Every month, MCV’s Levelling Up gives you cherry picked advice to help you reach the next level in your career. This month, Kieran Nee, lead client engineer at Mediatonic, explains why being technical is not necessarily what matters most and how you should always be able to justify your code.
What is your job role and how would you describe your typical day at work?
My job role is lead client engineer on Gears Pop, a real-time multiplayer mobile game we’re working on in collaboration with The Coalition and Microsoft. My days change based on where we are in the process of shipping a new update. Generally my day ends up split between time spent with other departments to help work out how we can actually make the game, or working directly on the code itself and reviewing other people’s changes before they make it into the build.
What qualifications and/or experience do you need to land this job?
In terms of qualifications, I have a degree in Computer Science from St. Andrews and a postgraduate diploma from Abertay (from a long long time ago). When it comes to senior and lead positions though, it’s usually experience that gets you in the door. I spent the first eight years of my career at Lionhead Studios before leaving to co-found my own mobile games company (Bit By Bit Games). After that, I mixed working on our own games with contracting for other companies and start-ups in mobile, PC and VR gaming for a while. That gave me a nice broad range of experience across a variety of titles and served me well when I applied to Mediatonic back in 2016.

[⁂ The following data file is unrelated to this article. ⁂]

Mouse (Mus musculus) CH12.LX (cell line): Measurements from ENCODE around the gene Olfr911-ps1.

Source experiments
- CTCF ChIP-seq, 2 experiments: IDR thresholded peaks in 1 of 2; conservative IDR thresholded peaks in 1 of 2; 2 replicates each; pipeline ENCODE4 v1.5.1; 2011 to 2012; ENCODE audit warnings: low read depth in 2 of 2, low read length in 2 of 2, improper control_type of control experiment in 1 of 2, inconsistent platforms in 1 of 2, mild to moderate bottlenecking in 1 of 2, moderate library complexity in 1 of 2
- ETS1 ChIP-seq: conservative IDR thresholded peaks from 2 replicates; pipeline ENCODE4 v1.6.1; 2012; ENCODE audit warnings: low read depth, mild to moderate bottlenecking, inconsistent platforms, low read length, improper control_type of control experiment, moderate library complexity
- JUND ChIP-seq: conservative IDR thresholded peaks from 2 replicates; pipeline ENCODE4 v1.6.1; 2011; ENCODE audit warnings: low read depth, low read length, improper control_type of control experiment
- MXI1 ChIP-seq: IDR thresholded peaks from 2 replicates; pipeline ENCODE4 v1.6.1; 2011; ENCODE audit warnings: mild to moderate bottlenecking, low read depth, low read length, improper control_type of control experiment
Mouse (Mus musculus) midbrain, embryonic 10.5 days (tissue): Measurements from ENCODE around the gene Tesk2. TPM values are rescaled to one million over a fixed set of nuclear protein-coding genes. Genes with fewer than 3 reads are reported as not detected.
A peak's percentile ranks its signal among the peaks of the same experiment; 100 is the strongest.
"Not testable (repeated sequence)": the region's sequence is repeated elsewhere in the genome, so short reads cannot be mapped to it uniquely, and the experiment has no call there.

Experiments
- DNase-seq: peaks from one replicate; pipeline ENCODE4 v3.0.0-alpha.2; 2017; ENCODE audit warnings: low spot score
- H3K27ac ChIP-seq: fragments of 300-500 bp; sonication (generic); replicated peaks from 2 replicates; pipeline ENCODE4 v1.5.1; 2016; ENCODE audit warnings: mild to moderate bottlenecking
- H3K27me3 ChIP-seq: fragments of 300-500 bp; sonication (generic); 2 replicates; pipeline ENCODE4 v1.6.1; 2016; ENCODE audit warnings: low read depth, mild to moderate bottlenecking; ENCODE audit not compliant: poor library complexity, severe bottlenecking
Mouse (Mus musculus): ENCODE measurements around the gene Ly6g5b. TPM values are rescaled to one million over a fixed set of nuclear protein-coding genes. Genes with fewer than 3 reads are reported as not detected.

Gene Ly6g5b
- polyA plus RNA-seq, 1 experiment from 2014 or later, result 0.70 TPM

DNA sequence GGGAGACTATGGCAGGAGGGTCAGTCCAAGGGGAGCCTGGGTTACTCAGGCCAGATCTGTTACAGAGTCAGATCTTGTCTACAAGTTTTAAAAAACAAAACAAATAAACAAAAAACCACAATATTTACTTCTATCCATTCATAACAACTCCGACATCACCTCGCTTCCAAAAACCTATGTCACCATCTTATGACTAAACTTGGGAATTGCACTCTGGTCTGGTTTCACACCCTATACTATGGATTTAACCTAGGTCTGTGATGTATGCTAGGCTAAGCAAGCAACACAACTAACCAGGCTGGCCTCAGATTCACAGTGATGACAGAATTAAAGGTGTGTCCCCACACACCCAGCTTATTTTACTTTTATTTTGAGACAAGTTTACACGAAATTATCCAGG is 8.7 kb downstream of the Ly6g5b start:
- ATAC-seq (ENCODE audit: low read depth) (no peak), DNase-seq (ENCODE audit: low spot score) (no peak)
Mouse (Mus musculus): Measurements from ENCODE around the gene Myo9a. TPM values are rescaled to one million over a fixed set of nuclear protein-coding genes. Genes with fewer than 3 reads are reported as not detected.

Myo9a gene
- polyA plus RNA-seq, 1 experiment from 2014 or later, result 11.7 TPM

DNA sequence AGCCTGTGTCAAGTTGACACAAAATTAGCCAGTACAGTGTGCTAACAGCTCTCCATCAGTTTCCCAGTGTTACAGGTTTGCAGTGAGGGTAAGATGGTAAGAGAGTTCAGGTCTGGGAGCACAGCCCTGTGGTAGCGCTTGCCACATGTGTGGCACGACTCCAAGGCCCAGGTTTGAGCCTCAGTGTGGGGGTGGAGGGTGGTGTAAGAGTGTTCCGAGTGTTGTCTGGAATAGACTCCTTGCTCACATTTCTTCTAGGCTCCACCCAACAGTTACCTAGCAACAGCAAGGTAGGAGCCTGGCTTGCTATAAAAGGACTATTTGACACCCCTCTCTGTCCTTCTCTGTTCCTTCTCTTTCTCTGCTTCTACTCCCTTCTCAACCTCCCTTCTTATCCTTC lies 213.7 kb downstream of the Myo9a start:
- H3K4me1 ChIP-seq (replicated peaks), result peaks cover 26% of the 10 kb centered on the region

“It doesn’t matter if you’re a graduate or a triple-A veteran, someone able to talk through their code is generally a sign of a good candidate.”
If you were interviewing someone for your team, what would you look for?
Surprisingly, the most important thing isn’t technical – it’s about being someone who will work well with others. We’ve got a great culture at Mediatonic, so hiring friendly, humble people who are passionate about what they do is really important to us.
Next, it’s experience and the ability to communicate that experience. It doesn’t matter if you’re a graduate or a triple-A veteran, someone able to talk through their code and concisely describe their problems in a clear manner is generally a sign of a good candidate.
Last but certainly not least, it is technical knowledge: you need to show me that you can understand core principles of software engineering and will be able to hit the ground running in a Unity project.
What opportunities are there for career progression?
At Mediatonic, we’ve got a fairly clear structure for junior/standard/senior engineering roles and we also have progression within those roles, too. If an engineer is interested in mentoring we can offer that opportunity. Similarly, for those that show interest in management and project planning, we can provide the opportunity to act as a lead of a small sub-team to develop the skills a lead engineer would require. We try not to force those that aren’t interested in managing into management roles though – progression is based on their preferences. It’s important to us to find the best fit possible.
Want to talk about your career and inspire people to follow the same path? Contact Marie Dealessandri at firstname.lastname@example.org